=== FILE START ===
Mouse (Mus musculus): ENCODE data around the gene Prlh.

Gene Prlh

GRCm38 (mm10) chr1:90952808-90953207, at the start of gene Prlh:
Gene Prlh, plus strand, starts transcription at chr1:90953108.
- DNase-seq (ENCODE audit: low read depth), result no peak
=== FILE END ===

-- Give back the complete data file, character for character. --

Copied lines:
Mouse (Mus musculus): ENCODE data around the gene Prlh.

Gene Prlh

GRCm38 (mm10) chr1:90952808-90953207, at the start of gene Prlh:
Gene Prlh, plus strand, starts transcription at chr1:90953108.
- DNase-seq (ENCODE audit: low read depth), result no peak